Precalculus

Trigonometry

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Inverse Trigonometric Functions

The inverse trigonometric functions include the following \(6\) functions: arcsine, arccosine, arctangent, arccotangent, arcsecant, and arccosecant.

Because the original trigonometric functions are periodic, the inverse functions are, generally speaking, multivalued. To ensure a one-to-one matching between the two variables, the domains of the original trigonometric functions may be restricted to their principal branches. For example, the sine function is considered only on the interval \(\left[ { - \frac{\pi }{2},\frac{\pi }{2}} \right].\) On this interval, the inverse of the sine function is uniquely determined. Similarly, the domains are also restricted for other trigonometric functions.

Inverse of the Sine (Arcsine)

The arcsine of a number \(x\) (denoted by \(\arcsin x\)) is the value of the angle \(y\) in the interval \(\left[ { - \frac{\pi }{2},\frac{\pi }{2}} \right]\) at which \(\sin y = x.\)

The inverse function \(y = \arcsin x\) is defined for \(x \in \left[ { -1,1} \right],\) its range is \(y \in \left[ { - \frac{\pi }{2},\frac{\pi }{2}} \right].\)

The arcsine function is odd:

\[\arcsin \left( { – x} \right) = – \arcsin x.\]

The graph of \(y = \arcsin x\) is shown below:

Graph of the inverse sine function
Figure 1.

Inverse of the Cosine (Arccosine)

The arccosine of a number \(x\) (denoted by \(\arccos x\)) is the value of the angle \(y\) in the interval \(\left[ {0,\pi} \right]\) at which \(\cos y = x\).

The inverse function \(y = \arccos x\) is defined for \(x \in \left[ { -1,1} \right]\), its range is \(y \in \left[ {0,\pi} \right]\).

The arccosine function is neither odd nor even:

\[\arccos \left( { – x} \right) = \pi – \arccos x.\]

The arccosine graph is given in Figure \(2.\)

Graph of the inverse cosine function
Figure 2.

Inverse of the Tangent (Arctangent)

The arctangent of a number \(x\) (denoted by \(\arctan x\)) is the angle \(y\) in the open interval \(\left( { - \frac{\pi }{2},\frac{\pi }{2}} \right)\) such that \(\tan y = x.\)

The inverse function \(y = \arctan x\) is defined for all \(x \in \mathbb{R}\), the range of the arctangent is \(\left( { - \frac{\pi }{2},\frac{\pi }{2}} \right).\)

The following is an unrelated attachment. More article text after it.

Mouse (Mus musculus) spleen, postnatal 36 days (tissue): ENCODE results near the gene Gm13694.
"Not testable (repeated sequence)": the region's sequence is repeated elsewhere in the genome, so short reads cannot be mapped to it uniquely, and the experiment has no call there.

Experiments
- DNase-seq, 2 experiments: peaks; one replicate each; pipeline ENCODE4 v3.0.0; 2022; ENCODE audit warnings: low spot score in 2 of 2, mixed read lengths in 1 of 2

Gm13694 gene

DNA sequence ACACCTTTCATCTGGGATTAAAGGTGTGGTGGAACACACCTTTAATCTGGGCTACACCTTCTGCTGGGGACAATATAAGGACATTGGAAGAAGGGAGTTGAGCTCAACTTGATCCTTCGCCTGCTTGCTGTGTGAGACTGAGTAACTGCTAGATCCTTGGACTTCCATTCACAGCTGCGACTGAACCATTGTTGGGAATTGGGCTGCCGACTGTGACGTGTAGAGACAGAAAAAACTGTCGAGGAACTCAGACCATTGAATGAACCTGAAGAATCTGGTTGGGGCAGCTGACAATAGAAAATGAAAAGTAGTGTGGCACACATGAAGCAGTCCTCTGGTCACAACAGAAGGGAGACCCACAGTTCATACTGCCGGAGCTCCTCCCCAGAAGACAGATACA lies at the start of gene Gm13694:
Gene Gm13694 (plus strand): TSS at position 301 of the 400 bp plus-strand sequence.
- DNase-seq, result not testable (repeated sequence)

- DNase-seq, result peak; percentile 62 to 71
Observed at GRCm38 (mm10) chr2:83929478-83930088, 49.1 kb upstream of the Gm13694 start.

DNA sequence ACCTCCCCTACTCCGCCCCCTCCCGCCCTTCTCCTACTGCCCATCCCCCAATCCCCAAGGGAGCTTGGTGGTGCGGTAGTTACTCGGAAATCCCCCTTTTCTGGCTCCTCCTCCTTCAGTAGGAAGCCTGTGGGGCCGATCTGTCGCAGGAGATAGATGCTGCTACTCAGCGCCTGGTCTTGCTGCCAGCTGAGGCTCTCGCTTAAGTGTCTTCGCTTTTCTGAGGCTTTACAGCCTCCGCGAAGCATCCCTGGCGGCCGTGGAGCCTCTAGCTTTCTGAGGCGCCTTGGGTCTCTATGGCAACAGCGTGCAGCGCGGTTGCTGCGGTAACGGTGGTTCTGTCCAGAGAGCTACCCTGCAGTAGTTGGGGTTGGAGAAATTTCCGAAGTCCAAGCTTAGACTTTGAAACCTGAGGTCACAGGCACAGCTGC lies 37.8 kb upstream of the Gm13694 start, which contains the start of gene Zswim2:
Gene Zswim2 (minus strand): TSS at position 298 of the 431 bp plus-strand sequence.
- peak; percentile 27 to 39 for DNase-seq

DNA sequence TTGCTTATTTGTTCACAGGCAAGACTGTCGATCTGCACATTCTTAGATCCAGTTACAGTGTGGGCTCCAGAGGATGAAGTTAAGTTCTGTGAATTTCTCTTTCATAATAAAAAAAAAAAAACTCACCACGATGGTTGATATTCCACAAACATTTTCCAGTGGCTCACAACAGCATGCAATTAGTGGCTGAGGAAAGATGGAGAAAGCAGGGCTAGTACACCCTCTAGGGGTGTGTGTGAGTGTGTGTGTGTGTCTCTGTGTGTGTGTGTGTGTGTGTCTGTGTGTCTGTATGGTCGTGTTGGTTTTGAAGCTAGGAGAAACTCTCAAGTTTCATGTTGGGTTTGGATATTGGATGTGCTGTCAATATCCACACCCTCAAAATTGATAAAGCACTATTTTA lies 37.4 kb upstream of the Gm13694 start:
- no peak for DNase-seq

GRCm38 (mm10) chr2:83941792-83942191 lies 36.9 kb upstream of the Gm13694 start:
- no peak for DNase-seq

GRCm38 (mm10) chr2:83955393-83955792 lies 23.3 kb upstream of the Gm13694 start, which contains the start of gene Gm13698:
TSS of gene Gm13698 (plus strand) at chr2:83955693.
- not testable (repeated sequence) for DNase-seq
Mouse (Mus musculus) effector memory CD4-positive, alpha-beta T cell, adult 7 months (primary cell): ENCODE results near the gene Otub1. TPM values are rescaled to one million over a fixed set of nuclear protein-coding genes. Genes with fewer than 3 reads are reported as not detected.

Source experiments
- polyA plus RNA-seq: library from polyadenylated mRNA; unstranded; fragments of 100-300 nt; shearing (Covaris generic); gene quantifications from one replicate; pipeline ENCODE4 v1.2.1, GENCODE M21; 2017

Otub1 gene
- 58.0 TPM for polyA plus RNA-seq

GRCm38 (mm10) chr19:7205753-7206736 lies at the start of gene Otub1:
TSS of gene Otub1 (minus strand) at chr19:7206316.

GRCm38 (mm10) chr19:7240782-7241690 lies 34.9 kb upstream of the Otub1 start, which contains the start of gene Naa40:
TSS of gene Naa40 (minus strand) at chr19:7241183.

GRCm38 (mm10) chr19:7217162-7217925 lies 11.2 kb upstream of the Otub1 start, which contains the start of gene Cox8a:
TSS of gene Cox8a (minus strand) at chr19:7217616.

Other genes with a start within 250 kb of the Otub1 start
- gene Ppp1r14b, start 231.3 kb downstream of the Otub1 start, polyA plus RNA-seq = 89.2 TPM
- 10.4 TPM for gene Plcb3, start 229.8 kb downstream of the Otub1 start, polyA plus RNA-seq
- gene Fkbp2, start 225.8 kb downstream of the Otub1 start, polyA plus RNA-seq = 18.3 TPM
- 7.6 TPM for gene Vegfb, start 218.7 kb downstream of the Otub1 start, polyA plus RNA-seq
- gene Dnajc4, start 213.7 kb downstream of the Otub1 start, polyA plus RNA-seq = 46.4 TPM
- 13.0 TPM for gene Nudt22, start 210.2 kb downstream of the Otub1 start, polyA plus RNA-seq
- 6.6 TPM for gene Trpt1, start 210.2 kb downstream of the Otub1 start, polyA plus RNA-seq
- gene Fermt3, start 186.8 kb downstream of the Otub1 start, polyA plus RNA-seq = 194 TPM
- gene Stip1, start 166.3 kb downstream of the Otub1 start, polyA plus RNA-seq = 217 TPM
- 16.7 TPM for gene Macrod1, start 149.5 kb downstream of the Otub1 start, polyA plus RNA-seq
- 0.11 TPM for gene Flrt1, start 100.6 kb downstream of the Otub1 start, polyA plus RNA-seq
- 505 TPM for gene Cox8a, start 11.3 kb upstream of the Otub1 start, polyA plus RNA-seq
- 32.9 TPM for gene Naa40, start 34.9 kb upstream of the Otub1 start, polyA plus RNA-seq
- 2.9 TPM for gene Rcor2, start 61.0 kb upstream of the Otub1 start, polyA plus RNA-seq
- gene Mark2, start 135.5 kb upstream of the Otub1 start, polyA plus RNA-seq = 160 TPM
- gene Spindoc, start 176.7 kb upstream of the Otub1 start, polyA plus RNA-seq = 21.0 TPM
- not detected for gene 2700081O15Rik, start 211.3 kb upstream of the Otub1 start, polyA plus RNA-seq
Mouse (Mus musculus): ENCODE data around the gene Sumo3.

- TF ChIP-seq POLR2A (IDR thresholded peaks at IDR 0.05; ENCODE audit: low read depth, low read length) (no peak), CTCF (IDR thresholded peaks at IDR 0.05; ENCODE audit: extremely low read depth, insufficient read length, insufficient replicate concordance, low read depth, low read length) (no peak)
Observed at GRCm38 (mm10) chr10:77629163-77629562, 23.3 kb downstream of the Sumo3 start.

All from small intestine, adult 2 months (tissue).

The function \(y = \arctan x\) is odd:

\[\arctan \left( { – x} \right) = – \arctan x.\]
Graph of the inverse tangent function
Figure 3.

Inverse of the Cotangent (Arccotangent)

The arccotangent of a number \(x\) (denoted by \(\text{arccot } x\)) is the value of the angle \(y\) in the open interval \(\left( {0,\pi} \right)\) at which \(\cot y = x.\)

The inverse function \(y = \text{arccot } x\) is defined for all \(x \in \mathbb{R}\), its range is \(y \in \left( {0,\pi} \right).\)

The arccotangent function is neither odd nor even:

\[\text{arccot}\left( { – x} \right) = \pi – \text{arccot }x.\]
Graph of the inverse cotangent function
Figure 4.

Inverse of the Secant (Arcsecant)

The arcsecant of a number \(x\) (denoted by \(\text{arcsec } x\)) is the value of the angle \(y\) such that \(\sec y = x.\)

The inverse function \(y = \text{arcsec } x\) is defined for \(x \in \left( { - \infty , - 1} \right] \cup \left[ {1,\infty } \right),\) its range is the set \(y \in \left[ {0,\frac{\pi }{2}} \right) \cup \left( {\frac{\pi }{2},\pi } \right].\)

The arcsecant function is neither odd nor even. The negative angle identity for arcsecant has the form:

\[\text{arcsec}\left( { – x} \right) = \pi – \text{arcsec }x.\]
Graph of the inverse secant function
Figure 5.

Inverse of the Cosecant (Arccosecant)

The arccosecant of a number \(x,\) denoted \(\text{arccsc } x,\) is the value of the angle \(y\) at which \(\csc y = x.\)

The inverse function \(y = \text{arccsc } x\) is defined for \(x \in \left( { – \infty , – 1} \right] \cup \left[ {1,\infty } \right)\), its range is the set \(y \in \left[ { - \frac{\pi }{2},0} \right) \cup \left( {0,\frac{\pi }{2}} \right].\)

The arccosecant function is odd:

\[\text{arccsc} \left( { – x} \right) = – \text{arccsc } x.\]

The graph of \(y = \text{arccsc } x\) looks as follows:

Graph of the inverse cosecant function
Figure 6.

See solved problems on Page 2.

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